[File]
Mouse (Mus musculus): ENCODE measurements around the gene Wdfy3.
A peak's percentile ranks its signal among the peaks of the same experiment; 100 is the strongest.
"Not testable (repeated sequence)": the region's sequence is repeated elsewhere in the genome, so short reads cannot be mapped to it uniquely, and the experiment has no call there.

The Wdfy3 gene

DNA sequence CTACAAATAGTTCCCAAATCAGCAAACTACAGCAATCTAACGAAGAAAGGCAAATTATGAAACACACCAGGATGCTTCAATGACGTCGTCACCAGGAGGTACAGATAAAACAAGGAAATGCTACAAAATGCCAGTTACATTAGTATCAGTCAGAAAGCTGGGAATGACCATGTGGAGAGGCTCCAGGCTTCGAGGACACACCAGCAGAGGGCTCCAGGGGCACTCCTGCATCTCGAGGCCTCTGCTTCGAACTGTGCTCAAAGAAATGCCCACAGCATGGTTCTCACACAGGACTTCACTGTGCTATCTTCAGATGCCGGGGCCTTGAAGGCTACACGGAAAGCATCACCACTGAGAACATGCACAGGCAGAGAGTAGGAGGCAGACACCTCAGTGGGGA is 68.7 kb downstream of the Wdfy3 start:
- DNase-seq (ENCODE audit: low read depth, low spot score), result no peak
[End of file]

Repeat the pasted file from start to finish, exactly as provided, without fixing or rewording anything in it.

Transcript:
Mouse (Mus musculus): ENCODE measurements around the gene Wdfy3.
A peak's percentile ranks its signal among the peaks of the same experiment; 100 is the strongest.
"Not testable (repeated sequence)": the region's sequence is repeated elsewhere in the genome, so short reads cannot be mapped to it uniquely, and the experiment has no call there.

The Wdfy3 gene

DNA sequence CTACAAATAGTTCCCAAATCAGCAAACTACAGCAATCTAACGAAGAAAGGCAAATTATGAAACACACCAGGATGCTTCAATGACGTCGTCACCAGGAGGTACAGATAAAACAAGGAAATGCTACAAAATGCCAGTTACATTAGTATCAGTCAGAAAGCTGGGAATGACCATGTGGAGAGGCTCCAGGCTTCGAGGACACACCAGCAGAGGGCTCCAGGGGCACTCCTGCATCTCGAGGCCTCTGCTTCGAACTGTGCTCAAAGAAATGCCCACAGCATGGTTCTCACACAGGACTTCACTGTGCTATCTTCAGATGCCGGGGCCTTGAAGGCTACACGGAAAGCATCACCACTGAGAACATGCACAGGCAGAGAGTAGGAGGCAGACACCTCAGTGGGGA is 68.7 kb downstream of the Wdfy3 start:
- DNase-seq (ENCODE audit: low read depth, low spot score), result no peak